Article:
A Wills and Trusts Attorney Explains Common Provisions

A Wills and Trusts Attorney Explains Some Common Provisions

In order to make sure everyone seeking a wills and trusts attorney can be informed and educated about their decisions, it sometimes pays to simplify things. Legal jargon can be extremely confusing, especially if you have rarely had to use legal services until you decided to contact an estate attorney or lawyer.

We like to use our blog to help our clients know where to start. Sometimes that can be as simple as breaking things down into basics. In this blog entry, a Davidson Law wills and trusts attorney looks at some of the most common provisions we see in wills and explains what they mean.

Sound Mind and Body

You may have heard the phrase “I, X, being of sound mind and body…” at the beginning of a will either in reality or even movies, TV, and other fiction. There is a reason for this. Every will begins with something called an “Exordium Clause”.

This provision is in place to cement the fact that the person making the will did so under their own power, and is fully aware of what is going into it. It also clarifies that this last will overrides any previous wills, and generally establishes everything contained within as the last wishes of the person making it.

Specific, General and Residual Bequests

These are the provisions that most people typically associate with the idea of a last will and testament – the ones that dictate which assets go to which beneficiaries. Any good wills and trusts attorney will advise that you make these particular provisions as specific as possible.

Non-specific provision of who is entitled to what are common causes of major arguments in the event of the death of a family member. Some relatives may feel entitled to certain assets, and if the will does not clearly specify, it can lead to serious tension and damaged relationships.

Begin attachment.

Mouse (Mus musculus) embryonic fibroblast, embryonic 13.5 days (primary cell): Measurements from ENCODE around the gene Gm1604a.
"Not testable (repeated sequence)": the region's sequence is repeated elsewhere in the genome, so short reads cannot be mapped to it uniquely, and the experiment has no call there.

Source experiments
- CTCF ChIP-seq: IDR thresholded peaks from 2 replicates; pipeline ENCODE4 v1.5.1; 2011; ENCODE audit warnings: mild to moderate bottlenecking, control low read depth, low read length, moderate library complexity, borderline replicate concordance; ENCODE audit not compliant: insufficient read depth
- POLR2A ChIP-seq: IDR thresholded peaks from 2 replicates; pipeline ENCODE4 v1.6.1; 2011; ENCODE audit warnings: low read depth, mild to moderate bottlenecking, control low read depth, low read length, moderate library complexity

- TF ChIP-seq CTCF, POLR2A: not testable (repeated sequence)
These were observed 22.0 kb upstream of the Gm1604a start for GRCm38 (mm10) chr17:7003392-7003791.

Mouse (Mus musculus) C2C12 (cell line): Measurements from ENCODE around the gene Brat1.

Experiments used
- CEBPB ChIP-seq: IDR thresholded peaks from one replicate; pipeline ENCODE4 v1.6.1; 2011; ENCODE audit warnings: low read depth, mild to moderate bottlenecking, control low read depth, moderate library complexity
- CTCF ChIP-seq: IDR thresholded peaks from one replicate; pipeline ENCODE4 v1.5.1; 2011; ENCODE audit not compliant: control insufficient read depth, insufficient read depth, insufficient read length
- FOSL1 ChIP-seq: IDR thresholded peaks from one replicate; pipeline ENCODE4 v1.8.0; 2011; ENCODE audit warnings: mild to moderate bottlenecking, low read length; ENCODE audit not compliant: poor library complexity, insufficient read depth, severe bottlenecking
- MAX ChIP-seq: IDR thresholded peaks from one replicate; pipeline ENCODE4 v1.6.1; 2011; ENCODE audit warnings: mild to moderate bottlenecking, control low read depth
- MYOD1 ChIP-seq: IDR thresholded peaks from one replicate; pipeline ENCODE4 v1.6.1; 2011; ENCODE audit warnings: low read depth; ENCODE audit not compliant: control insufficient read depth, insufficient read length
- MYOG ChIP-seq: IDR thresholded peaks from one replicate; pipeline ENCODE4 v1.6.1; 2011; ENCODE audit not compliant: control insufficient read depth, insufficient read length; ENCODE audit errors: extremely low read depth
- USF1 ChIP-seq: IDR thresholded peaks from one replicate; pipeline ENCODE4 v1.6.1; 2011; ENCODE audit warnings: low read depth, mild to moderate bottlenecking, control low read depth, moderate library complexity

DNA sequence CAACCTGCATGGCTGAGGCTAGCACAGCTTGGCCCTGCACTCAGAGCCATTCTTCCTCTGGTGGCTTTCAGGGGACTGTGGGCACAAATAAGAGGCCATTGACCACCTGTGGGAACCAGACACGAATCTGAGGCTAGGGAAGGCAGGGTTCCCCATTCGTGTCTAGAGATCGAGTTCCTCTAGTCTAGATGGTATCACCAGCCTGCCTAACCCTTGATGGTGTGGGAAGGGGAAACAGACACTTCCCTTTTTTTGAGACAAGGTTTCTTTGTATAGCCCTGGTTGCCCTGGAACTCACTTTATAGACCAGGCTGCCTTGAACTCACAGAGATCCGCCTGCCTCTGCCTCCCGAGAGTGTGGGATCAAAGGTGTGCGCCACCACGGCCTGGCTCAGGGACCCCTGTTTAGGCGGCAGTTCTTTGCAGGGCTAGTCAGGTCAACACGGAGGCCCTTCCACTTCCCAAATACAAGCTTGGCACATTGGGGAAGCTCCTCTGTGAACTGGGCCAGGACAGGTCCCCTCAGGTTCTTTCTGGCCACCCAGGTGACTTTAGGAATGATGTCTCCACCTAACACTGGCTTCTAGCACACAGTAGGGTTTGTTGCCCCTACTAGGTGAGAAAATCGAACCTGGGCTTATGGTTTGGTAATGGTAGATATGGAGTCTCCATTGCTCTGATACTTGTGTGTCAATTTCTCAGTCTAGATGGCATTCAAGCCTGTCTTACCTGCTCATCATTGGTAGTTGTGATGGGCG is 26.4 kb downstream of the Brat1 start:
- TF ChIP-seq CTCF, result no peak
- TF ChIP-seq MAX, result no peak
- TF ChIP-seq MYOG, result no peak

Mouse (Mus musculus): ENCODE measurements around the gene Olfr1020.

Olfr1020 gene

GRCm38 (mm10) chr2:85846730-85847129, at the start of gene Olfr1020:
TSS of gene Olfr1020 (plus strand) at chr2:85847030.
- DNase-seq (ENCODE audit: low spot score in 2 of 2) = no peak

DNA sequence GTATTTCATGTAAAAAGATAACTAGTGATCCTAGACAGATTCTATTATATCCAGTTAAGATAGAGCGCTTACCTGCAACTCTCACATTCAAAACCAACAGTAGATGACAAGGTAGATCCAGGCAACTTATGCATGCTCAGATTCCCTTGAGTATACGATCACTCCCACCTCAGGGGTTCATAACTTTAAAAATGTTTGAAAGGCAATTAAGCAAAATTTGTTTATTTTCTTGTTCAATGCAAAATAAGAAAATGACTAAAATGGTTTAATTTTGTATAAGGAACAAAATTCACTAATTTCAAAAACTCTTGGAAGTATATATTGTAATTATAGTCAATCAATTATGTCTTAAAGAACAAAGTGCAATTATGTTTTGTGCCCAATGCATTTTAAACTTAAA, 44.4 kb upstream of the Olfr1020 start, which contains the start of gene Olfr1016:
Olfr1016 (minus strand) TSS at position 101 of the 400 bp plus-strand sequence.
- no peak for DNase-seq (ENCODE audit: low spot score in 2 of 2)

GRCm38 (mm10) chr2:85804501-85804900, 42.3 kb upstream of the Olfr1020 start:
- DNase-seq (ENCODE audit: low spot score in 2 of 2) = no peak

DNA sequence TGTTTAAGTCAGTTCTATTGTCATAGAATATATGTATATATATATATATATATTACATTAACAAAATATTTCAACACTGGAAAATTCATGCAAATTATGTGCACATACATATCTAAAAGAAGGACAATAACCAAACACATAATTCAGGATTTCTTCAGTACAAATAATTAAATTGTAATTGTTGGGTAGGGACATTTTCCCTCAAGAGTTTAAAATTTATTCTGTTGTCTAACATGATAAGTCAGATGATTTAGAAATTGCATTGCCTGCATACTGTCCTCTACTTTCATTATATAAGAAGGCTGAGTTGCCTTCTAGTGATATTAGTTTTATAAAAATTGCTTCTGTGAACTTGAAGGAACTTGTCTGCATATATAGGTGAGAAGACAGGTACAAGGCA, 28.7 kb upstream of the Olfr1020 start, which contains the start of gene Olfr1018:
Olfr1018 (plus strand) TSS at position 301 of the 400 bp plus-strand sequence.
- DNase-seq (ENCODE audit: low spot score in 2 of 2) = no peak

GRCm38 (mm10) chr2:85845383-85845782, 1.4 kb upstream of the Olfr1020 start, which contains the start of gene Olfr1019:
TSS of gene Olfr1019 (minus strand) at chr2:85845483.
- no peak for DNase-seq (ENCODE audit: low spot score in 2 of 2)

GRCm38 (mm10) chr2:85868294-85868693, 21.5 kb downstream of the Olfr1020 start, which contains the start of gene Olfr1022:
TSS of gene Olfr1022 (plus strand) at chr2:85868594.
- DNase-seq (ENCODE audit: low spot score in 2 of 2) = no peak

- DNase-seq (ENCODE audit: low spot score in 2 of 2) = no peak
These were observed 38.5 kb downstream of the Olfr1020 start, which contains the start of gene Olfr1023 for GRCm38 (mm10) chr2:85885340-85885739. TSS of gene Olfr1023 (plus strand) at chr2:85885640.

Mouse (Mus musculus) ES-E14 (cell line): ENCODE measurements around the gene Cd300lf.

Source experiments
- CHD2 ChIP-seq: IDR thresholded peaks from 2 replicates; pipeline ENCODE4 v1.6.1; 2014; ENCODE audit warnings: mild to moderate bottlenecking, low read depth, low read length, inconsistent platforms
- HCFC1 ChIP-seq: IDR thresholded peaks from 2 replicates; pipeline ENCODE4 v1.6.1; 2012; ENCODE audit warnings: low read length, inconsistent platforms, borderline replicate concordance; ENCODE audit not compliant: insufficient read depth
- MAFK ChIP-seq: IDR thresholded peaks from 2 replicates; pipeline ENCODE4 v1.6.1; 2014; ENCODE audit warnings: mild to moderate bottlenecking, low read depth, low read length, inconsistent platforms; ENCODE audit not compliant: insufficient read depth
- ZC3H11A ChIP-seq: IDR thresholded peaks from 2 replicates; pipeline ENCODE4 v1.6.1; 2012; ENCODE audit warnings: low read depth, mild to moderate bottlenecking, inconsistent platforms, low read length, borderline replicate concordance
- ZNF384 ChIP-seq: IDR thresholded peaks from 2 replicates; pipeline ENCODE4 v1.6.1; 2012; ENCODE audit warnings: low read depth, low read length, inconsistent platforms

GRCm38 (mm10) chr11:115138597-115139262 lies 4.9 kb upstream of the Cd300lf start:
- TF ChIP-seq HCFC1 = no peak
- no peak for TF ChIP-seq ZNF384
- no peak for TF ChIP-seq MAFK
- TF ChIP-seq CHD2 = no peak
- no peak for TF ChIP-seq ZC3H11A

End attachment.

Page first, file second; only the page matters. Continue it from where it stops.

If you know who want to leave your assets to, make sure that your provisions in this part of your will are spelled out in no uncertain terms.

Related Post: Mistakes to Avoid When Preparing a Will

Naming An Executor

An important but often lesser-known provision of a will is the appointment of an executor. The executor is the person who oversees that the other provisions of the will are properly carried out.

They are also responsible for making sure debts owed by the deceased, or owed to them, are taken care of. You can also name more than one executor, should your first choice not be available – or have them work together.

Related Post: Executor Restrictions in Texas

Paying Off Existing Debts and Outstanding Tax Payments

Another common provision of a will is to provide guidelines for remaining debts and taxes that need to be paid. Putting this clearly in the text of the will means that your executor or executors will know where to start when it comes to paying off outstanding debt.

Contact a Wills and Trusts Attorney

These are just a few of the common provisions you will typically find in a will. When it comes to writing your last will and testament, there is a wide variety of options open to you. Remember that your will represents your final wishes after you are gone, and you can tailor it to suit whatever the needs of your beneficiaries are. Contact the Davidson Law Group in Fort Worth, Allen, or Tyler today, and ask us about your free consultation. Our legal professionals have helped countless clients to establish their Texas legacy.